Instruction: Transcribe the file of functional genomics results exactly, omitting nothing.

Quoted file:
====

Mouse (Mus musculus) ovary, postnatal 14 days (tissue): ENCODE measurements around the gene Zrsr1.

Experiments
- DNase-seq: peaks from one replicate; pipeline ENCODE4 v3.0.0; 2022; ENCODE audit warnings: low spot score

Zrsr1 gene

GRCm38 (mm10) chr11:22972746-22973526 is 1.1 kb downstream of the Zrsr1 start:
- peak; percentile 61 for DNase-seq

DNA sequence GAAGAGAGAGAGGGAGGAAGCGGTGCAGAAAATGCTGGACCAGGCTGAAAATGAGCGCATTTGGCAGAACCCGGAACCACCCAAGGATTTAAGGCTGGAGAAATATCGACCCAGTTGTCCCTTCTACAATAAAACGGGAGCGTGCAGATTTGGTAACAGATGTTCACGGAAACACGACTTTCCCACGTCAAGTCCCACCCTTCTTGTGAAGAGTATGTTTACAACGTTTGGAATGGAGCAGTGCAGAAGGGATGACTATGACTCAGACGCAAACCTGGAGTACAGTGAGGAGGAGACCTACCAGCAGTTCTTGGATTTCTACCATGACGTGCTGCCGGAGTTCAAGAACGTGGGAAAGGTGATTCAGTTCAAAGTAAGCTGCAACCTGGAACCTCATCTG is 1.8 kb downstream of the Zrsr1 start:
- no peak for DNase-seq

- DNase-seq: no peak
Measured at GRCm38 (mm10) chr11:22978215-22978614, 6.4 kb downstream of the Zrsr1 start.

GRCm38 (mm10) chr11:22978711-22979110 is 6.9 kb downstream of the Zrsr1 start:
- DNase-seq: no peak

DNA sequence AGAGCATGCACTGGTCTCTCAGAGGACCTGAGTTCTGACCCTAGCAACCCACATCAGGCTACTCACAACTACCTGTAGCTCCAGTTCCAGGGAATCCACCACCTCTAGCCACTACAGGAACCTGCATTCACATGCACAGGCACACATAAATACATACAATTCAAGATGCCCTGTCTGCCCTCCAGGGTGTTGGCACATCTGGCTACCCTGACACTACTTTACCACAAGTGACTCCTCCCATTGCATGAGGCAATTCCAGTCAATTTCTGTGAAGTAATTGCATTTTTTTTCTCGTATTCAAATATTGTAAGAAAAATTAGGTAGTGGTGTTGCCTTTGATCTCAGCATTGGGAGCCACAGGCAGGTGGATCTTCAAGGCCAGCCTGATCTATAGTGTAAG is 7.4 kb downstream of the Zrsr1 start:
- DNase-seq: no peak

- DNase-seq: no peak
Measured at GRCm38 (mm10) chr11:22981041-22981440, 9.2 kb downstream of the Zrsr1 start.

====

Mouse (Mus musculus) ovary, postnatal 14 days (tissue): ENCODE measurements around the gene Zrsr1.

Experiments
- DNase-seq: peaks from one replicate; pipeline ENCODE4 v3.0.0; 2022; ENCODE audit warnings: low spot score

Zrsr1 gene

GRCm38 (mm10) chr11:22972746-22973526 is 1.1 kb downstream of the Zrsr1 start:
- peak; percentile 61 for DNase-seq

DNA sequence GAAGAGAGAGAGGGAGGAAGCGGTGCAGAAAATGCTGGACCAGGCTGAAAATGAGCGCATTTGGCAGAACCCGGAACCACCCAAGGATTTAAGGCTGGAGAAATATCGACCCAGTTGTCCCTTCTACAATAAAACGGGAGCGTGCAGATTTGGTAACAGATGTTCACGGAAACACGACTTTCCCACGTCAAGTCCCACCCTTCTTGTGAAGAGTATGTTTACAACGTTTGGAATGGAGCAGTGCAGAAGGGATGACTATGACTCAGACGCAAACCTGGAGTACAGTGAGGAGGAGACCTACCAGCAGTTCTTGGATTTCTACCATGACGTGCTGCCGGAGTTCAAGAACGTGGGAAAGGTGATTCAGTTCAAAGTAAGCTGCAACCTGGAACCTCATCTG is 1.8 kb downstream of the Zrsr1 start:
- no peak for DNase-seq

- DNase-seq: no peak
Measured at GRCm38 (mm10) chr11:22978215-22978614, 6.4 kb downstream of the Zrsr1 start.

GRCm38 (mm10) chr11:22978711-22979110 is 6.9 kb downstream of the Zrsr1 start:
- DNase-seq: no peak

DNA sequence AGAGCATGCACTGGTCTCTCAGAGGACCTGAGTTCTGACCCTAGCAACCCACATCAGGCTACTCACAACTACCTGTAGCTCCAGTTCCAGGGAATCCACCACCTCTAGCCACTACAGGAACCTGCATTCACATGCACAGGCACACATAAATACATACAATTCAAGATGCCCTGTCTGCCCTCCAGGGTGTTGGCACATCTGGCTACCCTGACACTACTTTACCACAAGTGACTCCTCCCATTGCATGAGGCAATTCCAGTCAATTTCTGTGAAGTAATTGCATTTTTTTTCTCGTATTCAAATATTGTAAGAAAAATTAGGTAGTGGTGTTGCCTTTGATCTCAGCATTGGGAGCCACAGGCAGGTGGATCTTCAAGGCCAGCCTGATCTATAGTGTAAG is 7.4 kb downstream of the Zrsr1 start:
- DNase-seq: no peak

- DNase-seq: no peak
Measured at GRCm38 (mm10) chr11:22981041-22981440, 9.2 kb downstream of the Zrsr1 start.